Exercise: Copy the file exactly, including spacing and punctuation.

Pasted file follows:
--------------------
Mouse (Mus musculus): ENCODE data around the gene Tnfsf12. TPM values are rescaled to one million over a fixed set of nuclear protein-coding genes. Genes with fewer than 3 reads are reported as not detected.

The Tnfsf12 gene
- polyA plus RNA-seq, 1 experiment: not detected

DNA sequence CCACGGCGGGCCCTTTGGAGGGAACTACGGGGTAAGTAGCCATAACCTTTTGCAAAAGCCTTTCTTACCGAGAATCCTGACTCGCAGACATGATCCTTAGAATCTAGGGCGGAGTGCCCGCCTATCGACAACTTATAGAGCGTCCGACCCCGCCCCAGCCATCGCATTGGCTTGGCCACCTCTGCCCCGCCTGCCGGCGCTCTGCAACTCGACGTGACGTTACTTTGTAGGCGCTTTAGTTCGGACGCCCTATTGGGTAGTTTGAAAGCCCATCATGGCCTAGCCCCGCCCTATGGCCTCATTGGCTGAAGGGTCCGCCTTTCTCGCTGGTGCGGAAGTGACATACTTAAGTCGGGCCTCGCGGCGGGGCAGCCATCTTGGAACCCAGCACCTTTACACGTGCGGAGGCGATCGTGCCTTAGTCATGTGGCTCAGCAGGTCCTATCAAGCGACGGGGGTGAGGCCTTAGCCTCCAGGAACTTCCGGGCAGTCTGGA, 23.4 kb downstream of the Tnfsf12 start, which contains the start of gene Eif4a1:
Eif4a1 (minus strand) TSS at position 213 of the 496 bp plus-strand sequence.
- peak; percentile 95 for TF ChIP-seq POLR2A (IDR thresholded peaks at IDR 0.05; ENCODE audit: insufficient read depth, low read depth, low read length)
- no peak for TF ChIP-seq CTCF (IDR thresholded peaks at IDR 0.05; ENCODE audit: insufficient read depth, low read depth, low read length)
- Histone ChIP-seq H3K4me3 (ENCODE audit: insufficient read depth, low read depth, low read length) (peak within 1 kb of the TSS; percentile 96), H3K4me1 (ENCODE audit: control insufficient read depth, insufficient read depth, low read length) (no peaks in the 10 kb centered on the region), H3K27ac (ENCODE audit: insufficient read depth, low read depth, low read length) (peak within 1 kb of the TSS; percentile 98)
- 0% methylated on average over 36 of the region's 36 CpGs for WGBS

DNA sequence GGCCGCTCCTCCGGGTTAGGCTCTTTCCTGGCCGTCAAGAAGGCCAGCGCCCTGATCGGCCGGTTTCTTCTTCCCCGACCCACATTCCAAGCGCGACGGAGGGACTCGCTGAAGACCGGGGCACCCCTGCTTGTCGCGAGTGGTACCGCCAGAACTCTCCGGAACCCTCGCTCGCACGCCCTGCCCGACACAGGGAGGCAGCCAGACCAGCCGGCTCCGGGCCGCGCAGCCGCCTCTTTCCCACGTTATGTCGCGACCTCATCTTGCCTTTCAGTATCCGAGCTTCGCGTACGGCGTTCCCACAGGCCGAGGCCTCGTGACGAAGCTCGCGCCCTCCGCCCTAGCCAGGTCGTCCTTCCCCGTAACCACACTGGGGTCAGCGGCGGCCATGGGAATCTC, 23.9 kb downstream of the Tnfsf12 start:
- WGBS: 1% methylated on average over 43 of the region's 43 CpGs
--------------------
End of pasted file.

Mouse (Mus musculus): ENCODE data around the gene Tnfsf12. TPM values are rescaled to one million over a fixed set of nuclear protein-coding genes. Genes with fewer than 3 reads are reported as not detected.

The Tnfsf12 gene
- polyA plus RNA-seq, 1 experiment: not detected

DNA sequence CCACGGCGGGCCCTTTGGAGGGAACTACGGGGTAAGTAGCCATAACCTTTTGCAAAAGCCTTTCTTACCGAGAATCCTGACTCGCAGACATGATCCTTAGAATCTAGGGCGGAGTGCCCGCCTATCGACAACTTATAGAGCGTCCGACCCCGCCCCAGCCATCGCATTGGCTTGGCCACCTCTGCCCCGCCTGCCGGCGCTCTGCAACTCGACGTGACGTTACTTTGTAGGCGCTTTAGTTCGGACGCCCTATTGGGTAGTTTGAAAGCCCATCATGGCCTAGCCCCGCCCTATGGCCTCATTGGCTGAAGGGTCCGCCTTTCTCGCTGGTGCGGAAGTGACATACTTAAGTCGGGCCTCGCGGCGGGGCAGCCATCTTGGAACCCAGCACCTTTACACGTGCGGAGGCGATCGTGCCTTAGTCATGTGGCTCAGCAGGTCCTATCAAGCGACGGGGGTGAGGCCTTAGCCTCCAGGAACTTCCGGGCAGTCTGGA, 23.4 kb downstream of the Tnfsf12 start, which contains the start of gene Eif4a1:
Eif4a1 (minus strand) TSS at position 213 of the 496 bp plus-strand sequence.
- peak; percentile 95 for TF ChIP-seq POLR2A (IDR thresholded peaks at IDR 0.05; ENCODE audit: insufficient read depth, low read depth, low read length)
- no peak for TF ChIP-seq CTCF (IDR thresholded peaks at IDR 0.05; ENCODE audit: insufficient read depth, low read depth, low read length)
- Histone ChIP-seq H3K4me3 (ENCODE audit: insufficient read depth, low read depth, low read length) (peak within 1 kb of the TSS; percentile 96), H3K4me1 (ENCODE audit: control insufficient read depth, insufficient read depth, low read length) (no peaks in the 10 kb centered on the region), H3K27ac (ENCODE audit: insufficient read depth, low read depth, low read length) (peak within 1 kb of the TSS; percentile 98)
- 0% methylated on average over 36 of the region's 36 CpGs for WGBS

DNA sequence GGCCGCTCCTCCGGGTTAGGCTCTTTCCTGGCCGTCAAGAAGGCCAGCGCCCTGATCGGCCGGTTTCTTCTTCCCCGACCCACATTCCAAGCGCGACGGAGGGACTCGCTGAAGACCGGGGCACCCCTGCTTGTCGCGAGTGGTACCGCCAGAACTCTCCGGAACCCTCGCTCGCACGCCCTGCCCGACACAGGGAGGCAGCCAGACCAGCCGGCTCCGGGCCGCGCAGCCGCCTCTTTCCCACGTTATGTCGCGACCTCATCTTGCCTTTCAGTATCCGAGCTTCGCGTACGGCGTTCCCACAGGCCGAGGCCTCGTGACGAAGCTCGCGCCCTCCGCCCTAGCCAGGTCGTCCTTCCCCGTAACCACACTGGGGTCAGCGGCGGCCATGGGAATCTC, 23.9 kb downstream of the Tnfsf12 start:
- WGBS: 1% methylated on average over 43 of the region's 43 CpGs